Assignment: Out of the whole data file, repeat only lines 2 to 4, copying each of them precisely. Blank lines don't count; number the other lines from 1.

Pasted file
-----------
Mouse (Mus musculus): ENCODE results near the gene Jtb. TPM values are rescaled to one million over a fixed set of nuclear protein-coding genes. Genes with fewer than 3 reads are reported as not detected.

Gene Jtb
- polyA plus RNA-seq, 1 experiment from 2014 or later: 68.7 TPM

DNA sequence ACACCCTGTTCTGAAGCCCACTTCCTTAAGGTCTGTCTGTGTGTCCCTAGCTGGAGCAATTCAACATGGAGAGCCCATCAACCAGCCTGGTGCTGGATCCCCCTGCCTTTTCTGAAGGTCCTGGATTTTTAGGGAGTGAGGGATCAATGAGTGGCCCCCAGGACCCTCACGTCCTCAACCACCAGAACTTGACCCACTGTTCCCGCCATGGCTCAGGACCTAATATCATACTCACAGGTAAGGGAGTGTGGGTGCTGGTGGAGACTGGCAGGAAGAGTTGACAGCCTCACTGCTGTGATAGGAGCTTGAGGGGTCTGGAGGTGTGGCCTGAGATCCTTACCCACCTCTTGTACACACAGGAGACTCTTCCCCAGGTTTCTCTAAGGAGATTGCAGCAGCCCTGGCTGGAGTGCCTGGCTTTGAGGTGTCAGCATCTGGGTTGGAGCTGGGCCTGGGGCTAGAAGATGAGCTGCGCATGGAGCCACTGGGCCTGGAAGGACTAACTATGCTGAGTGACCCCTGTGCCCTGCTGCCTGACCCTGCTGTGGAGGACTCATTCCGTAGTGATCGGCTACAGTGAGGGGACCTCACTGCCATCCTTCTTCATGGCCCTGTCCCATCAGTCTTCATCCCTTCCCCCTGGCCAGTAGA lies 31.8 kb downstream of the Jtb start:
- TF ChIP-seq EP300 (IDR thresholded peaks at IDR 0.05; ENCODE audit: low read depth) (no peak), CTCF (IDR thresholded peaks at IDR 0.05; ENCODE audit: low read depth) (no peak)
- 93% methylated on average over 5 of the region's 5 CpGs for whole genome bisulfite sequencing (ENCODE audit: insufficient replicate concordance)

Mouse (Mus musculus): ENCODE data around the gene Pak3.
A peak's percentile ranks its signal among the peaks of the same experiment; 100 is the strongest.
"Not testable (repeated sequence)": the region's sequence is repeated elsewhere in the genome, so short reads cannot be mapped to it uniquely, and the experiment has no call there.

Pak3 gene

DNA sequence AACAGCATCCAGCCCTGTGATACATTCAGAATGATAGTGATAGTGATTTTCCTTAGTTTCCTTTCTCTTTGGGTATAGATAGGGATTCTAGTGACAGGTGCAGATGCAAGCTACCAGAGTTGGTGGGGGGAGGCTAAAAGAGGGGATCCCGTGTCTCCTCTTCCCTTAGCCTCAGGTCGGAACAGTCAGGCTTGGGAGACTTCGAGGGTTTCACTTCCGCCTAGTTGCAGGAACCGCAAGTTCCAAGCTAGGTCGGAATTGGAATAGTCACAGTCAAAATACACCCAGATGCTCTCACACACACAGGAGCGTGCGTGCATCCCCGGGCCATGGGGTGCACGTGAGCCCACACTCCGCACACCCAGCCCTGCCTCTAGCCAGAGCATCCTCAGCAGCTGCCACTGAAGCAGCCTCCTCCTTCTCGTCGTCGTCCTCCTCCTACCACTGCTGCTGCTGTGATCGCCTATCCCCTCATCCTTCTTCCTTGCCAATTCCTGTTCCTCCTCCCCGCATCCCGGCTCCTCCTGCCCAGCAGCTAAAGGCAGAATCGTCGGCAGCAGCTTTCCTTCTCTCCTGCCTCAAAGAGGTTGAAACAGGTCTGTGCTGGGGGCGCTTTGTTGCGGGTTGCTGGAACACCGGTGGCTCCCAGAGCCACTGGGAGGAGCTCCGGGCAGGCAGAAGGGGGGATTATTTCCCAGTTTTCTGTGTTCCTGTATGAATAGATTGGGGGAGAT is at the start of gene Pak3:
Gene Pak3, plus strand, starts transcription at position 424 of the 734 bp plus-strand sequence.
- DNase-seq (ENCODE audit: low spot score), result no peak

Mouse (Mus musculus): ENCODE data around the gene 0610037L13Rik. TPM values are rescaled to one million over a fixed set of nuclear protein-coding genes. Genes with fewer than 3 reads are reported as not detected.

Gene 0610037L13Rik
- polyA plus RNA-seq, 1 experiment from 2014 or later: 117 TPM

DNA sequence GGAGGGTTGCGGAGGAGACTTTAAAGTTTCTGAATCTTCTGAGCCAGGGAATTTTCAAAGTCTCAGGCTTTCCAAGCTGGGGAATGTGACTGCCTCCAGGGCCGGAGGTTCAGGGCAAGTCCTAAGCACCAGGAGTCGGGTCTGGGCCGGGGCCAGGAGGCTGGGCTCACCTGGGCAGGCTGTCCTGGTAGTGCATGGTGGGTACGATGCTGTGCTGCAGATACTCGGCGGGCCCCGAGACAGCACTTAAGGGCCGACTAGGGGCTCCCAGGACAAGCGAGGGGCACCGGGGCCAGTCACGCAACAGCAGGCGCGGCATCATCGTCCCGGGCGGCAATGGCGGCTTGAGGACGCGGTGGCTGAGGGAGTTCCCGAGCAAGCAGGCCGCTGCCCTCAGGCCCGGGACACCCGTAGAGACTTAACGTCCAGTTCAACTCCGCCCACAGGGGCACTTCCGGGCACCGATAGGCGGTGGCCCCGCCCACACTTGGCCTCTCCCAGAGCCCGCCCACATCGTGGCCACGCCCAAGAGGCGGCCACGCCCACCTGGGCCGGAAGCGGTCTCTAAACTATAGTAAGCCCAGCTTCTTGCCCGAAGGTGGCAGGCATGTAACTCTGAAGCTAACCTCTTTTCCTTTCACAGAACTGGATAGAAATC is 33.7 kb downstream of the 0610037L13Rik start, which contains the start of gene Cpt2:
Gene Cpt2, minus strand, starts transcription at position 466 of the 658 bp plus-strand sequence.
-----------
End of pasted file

Gene Jtb
- polyA plus RNA-seq, 1 experiment from 2014 or later: 68.7 TPM

DNA sequence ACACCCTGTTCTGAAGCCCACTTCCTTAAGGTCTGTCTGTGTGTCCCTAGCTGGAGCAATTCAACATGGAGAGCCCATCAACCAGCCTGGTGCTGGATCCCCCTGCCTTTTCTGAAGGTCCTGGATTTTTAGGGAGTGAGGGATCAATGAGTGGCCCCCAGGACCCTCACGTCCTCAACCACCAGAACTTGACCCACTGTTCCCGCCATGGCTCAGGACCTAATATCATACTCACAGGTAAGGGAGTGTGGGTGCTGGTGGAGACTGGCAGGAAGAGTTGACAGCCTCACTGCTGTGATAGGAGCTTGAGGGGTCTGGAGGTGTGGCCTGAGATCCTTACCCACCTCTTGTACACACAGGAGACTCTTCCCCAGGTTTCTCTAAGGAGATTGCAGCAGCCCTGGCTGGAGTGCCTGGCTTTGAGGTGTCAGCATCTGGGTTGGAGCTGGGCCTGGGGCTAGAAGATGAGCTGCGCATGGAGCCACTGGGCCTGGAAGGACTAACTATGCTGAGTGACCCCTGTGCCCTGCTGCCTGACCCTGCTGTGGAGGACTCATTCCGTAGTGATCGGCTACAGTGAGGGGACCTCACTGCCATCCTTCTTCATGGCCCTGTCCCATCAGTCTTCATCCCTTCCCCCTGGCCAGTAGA lies 31.8 kb downstream of the Jtb start: